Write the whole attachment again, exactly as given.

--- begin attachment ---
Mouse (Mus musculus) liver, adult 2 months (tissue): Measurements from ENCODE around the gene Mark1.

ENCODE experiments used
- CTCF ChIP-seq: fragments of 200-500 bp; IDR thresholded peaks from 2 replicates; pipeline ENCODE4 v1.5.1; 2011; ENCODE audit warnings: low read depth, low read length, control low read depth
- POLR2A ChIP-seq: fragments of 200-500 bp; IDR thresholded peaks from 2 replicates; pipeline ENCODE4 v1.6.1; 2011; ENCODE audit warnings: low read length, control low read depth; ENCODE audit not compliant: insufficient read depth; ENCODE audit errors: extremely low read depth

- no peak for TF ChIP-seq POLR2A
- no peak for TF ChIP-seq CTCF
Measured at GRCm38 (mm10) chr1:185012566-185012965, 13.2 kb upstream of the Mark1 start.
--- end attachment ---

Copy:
Mouse (Mus musculus) liver, adult 2 months (tissue): Measurements from ENCODE around the gene Mark1.

ENCODE experiments used
- CTCF ChIP-seq: fragments of 200-500 bp; IDR thresholded peaks from 2 replicates; pipeline ENCODE4 v1.5.1; 2011; ENCODE audit warnings: low read depth, low read length, control low read depth
- POLR2A ChIP-seq: fragments of 200-500 bp; IDR thresholded peaks from 2 replicates; pipeline ENCODE4 v1.6.1; 2011; ENCODE audit warnings: low read length, control low read depth; ENCODE audit not compliant: insufficient read depth; ENCODE audit errors: extremely low read depth

- no peak for TF ChIP-seq POLR2A
- no peak for TF ChIP-seq CTCF
Measured at GRCm38 (mm10) chr1:185012566-185012965, 13.2 kb upstream of the Mark1 start.